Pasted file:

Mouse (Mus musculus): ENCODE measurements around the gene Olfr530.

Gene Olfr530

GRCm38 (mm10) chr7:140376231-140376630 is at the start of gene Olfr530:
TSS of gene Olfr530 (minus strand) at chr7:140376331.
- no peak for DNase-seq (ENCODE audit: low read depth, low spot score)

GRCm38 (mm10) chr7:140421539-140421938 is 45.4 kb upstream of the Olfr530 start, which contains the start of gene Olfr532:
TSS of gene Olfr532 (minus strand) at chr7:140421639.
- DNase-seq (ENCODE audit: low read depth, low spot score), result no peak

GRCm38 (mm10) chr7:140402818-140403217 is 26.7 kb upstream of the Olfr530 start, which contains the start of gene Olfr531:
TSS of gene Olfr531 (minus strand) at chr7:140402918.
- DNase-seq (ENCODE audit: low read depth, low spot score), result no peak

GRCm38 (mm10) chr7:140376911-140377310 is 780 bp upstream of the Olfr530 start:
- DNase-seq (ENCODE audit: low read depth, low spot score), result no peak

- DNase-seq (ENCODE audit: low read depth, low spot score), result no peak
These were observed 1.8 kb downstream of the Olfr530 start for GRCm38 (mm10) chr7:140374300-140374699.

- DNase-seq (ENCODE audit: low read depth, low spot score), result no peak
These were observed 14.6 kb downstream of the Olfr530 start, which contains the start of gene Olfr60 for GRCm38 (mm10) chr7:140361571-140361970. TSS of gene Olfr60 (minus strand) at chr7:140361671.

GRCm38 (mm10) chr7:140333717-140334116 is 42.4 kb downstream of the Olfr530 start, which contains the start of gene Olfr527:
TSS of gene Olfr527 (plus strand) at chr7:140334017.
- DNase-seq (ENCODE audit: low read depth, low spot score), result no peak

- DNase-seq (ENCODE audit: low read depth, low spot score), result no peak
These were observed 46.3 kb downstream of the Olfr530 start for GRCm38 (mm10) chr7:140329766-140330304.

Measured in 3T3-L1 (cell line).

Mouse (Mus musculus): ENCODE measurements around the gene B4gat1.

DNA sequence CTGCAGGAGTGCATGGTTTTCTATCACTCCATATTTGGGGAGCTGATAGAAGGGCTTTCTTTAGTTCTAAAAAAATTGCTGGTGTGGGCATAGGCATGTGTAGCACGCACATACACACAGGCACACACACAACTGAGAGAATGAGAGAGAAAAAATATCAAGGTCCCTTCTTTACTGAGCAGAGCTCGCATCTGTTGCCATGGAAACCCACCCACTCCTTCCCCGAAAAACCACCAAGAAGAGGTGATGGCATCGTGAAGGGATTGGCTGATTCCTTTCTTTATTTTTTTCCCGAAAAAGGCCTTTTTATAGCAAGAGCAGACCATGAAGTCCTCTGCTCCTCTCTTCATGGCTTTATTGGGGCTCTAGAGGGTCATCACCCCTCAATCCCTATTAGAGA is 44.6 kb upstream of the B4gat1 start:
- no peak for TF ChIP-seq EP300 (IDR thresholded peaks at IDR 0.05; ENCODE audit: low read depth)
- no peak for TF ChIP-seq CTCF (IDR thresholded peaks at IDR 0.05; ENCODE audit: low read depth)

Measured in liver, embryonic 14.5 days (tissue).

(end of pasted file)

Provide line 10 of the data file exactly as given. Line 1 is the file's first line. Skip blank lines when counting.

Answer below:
TSS of gene Olfr531 (minus strand) at chr7:140402918.